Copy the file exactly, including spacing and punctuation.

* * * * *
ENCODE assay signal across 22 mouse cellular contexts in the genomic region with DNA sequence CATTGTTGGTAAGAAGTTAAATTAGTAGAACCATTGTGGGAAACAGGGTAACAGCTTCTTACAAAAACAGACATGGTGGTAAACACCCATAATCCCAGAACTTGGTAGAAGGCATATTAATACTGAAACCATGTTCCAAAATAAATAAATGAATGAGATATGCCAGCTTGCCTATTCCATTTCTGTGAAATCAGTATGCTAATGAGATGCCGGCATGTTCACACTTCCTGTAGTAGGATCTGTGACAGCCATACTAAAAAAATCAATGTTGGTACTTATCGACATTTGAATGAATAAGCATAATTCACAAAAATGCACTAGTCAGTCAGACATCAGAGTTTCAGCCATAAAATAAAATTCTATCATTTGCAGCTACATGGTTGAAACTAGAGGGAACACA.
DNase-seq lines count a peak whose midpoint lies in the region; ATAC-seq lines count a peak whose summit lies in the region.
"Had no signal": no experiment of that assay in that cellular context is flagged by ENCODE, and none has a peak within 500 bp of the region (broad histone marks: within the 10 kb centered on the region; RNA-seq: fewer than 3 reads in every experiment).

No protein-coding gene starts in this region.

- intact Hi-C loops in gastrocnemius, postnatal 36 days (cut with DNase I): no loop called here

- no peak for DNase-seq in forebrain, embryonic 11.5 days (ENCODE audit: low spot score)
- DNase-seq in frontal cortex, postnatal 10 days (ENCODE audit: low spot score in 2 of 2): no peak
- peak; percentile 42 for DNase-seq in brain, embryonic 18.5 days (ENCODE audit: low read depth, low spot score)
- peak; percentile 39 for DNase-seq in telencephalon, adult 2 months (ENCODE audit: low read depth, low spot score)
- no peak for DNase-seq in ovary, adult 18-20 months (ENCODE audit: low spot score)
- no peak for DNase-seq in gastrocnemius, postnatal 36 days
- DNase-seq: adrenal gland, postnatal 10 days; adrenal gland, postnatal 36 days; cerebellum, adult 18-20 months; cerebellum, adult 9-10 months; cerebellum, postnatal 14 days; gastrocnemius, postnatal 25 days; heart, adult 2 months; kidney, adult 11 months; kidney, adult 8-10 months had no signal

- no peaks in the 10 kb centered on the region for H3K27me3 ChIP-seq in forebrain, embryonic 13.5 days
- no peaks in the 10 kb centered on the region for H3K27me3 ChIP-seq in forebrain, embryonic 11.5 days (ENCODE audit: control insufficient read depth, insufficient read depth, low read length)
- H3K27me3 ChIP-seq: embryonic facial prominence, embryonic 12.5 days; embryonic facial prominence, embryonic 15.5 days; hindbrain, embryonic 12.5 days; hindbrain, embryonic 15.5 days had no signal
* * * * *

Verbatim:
ENCODE assay signal across 22 mouse cellular contexts in the genomic region with DNA sequence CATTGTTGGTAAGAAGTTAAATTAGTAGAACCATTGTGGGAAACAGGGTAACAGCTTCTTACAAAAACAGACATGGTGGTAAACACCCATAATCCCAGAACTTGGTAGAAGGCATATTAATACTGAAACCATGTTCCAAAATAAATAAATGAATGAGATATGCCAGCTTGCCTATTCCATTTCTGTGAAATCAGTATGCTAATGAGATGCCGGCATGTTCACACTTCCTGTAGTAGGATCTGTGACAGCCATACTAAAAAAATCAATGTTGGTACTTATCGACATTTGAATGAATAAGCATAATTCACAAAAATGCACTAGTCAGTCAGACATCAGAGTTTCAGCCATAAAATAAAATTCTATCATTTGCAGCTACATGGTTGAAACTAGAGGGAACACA.
DNase-seq lines count a peak whose midpoint lies in the region; ATAC-seq lines count a peak whose summit lies in the region.
"Had no signal": no experiment of that assay in that cellular context is flagged by ENCODE, and none has a peak within 500 bp of the region (broad histone marks: within the 10 kb centered on the region; RNA-seq: fewer than 3 reads in every experiment).

No protein-coding gene starts in this region.

- intact Hi-C loops in gastrocnemius, postnatal 36 days (cut with DNase I): no loop called here

- no peak for DNase-seq in forebrain, embryonic 11.5 days (ENCODE audit: low spot score)
- DNase-seq in frontal cortex, postnatal 10 days (ENCODE audit: low spot score in 2 of 2): no peak
- peak; percentile 42 for DNase-seq in brain, embryonic 18.5 days (ENCODE audit: low read depth, low spot score)
- peak; percentile 39 for DNase-seq in telencephalon, adult 2 months (ENCODE audit: low read depth, low spot score)
- no peak for DNase-seq in ovary, adult 18-20 months (ENCODE audit: low spot score)
- no peak for DNase-seq in gastrocnemius, postnatal 36 days
- DNase-seq: adrenal gland, postnatal 10 days; adrenal gland, postnatal 36 days; cerebellum, adult 18-20 months; cerebellum, adult 9-10 months; cerebellum, postnatal 14 days; gastrocnemius, postnatal 25 days; heart, adult 2 months; kidney, adult 11 months; kidney, adult 8-10 months had no signal

- no peaks in the 10 kb centered on the region for H3K27me3 ChIP-seq in forebrain, embryonic 13.5 days
- no peaks in the 10 kb centered on the region for H3K27me3 ChIP-seq in forebrain, embryonic 11.5 days (ENCODE audit: control insufficient read depth, insufficient read depth, low read length)
- H3K27me3 ChIP-seq: embryonic facial prominence, embryonic 12.5 days; embryonic facial prominence, embryonic 15.5 days; hindbrain, embryonic 12.5 days; hindbrain, embryonic 15.5 days had no signal